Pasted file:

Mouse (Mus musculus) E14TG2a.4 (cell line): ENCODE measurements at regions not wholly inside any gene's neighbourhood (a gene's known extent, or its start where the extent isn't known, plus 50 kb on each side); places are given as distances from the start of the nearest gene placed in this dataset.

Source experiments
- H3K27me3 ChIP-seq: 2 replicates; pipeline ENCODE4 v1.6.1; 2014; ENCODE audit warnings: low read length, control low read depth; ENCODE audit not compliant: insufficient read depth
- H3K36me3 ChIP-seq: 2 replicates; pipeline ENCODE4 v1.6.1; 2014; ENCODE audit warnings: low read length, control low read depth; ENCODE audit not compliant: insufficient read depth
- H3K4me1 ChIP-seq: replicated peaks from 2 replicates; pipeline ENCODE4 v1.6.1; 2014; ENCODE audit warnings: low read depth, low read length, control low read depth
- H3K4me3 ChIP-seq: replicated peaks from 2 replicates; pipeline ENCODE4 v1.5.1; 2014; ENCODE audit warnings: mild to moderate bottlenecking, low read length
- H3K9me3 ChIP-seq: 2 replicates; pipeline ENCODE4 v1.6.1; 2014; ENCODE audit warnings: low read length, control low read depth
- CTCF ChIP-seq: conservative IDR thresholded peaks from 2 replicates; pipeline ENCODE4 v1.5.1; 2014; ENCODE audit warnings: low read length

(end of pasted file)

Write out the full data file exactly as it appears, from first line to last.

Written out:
Mouse (Mus musculus) E14TG2a.4 (cell line): ENCODE measurements at regions not wholly inside any gene's neighbourhood (a gene's known extent, or its start where the extent isn't known, plus 50 kb on each side); places are given as distances from the start of the nearest gene placed in this dataset.

Source experiments
- H3K27me3 ChIP-seq: 2 replicates; pipeline ENCODE4 v1.6.1; 2014; ENCODE audit warnings: low read length, control low read depth; ENCODE audit not compliant: insufficient read depth
- H3K36me3 ChIP-seq: 2 replicates; pipeline ENCODE4 v1.6.1; 2014; ENCODE audit warnings: low read length, control low read depth; ENCODE audit not compliant: insufficient read depth
- H3K4me1 ChIP-seq: replicated peaks from 2 replicates; pipeline ENCODE4 v1.6.1; 2014; ENCODE audit warnings: low read depth, low read length, control low read depth
- H3K4me3 ChIP-seq: replicated peaks from 2 replicates; pipeline ENCODE4 v1.5.1; 2014; ENCODE audit warnings: mild to moderate bottlenecking, low read length
- H3K9me3 ChIP-seq: 2 replicates; pipeline ENCODE4 v1.6.1; 2014; ENCODE audit warnings: low read length, control low read depth
- CTCF ChIP-seq: conservative IDR thresholded peaks from 2 replicates; pipeline ENCODE4 v1.5.1; 2014; ENCODE audit warnings: low read length